Joey was riding the train.
The girl smiled broadly. “See, anything’s poss-”
“There you are!”
The shill voice came from behind him.
Callum twisted his body to look. A woman stood between two shelves, her black hoodie and loose black pants covered in white powder. Her furious expression clashed with the cheery teddy bear on the rack beside her.
Callum flinched. the girl beside him didn’t turn around.
“I look away for one second and you’ve run off to the toy store through a blizzard! I told you we were only going to the ceramics store. No toys!” The woman roughly grabbed the girl’s shoulder and forced her to stand. “We’re leaving.”
“Wait, Mama!” the girl said, her bottom lip quivering as the woman dragged her away. “What about Joey?”
The woman ignored the girl. Callum’s gaze swiveled to the koala on the train when he heard the door slam shut. Something heavy settled in his chest as he watched it circle the pine tree. Joey had been left behind, just as Callum had left his mother behind when he chose to leave with his father.
Callum didn’t know how long he watched the koala circle the tree, or how much time passed until the bell of the door rang to alert the entrance of another person. He simply stared as the koala went round and round the tree.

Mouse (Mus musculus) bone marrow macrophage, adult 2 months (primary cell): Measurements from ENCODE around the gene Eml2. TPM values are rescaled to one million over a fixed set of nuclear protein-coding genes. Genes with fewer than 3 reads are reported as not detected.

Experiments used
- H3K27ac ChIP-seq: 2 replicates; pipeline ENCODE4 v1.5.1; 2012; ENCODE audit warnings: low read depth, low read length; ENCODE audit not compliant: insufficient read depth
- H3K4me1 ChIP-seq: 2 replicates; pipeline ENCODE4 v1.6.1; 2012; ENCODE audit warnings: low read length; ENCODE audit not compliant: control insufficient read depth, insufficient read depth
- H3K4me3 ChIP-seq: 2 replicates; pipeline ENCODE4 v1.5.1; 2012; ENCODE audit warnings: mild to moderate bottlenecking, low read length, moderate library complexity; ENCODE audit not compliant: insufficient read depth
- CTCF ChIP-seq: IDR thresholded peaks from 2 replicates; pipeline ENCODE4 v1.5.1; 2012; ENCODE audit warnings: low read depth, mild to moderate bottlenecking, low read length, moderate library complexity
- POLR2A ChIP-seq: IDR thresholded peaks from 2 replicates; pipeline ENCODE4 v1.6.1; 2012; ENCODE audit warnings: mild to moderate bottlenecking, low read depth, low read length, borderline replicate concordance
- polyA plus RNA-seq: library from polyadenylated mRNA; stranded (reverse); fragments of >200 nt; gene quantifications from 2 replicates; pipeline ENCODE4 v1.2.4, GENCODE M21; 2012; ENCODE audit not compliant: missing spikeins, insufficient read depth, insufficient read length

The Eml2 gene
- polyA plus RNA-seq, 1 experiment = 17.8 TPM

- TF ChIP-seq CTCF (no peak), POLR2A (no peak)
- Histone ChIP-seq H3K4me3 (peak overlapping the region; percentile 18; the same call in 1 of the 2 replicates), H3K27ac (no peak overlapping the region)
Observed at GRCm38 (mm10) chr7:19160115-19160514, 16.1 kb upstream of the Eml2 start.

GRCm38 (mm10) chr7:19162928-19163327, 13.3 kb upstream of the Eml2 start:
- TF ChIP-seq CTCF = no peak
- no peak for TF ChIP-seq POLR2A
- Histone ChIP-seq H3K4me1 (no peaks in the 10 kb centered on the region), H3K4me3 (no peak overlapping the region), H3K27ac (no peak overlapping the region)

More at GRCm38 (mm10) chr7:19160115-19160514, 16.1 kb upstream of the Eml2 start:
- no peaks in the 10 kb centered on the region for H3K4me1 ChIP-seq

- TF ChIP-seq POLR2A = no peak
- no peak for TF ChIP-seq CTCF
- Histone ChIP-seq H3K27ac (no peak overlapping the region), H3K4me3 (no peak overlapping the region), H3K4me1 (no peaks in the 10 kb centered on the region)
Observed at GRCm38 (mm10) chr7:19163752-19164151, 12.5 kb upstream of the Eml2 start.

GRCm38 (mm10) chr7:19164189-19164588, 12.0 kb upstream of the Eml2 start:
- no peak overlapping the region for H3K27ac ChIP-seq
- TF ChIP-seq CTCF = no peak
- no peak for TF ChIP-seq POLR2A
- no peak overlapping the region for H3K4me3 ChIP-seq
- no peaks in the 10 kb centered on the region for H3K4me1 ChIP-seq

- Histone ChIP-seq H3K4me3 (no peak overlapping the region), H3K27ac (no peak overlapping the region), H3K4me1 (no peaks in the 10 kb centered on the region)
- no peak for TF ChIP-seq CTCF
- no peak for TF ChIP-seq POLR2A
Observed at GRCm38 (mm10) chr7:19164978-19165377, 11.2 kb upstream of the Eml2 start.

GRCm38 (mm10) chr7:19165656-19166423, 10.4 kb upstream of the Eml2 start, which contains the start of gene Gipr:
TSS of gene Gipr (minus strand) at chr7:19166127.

“Did you pick something, son?”
Callum swiveled around to find his father standing in the same place he had last seen the girl in the black dress.
The older man spotted the train set on the other side of the tracks. “Is that what you want? Good choice.”
He bent to pick the box up. At the same moment, the train passed by Callum. He plucked the koala off the roof. The mangled bear suddenly looked much more appealing than the train set.
“Wait,” Callum said, taking a deep breath. “Can I have Joey?”
“It’s a koala!”
Callum smiled at his son’s enthusiastic response, remembering that Christmas forty years ago. “It is. I didn’t know what it was when I first saw it.”
The boy looked up at him, eyes narrowed. “That’s because everyone lived in caves in the olden days. Do you think I’ll see a real koala by the end of the year?”
“Anything is possible, son.”
“Does she have a name?”
“Jo-” Callum stopped himself and smiled. “You can name hi- her.”
The thirteen-year-old scrutinized the koala in his grasp for half a minute before looking up at his father with an expression of pure seriousness.
He said, “Did you know that baby koalas are called joeys?”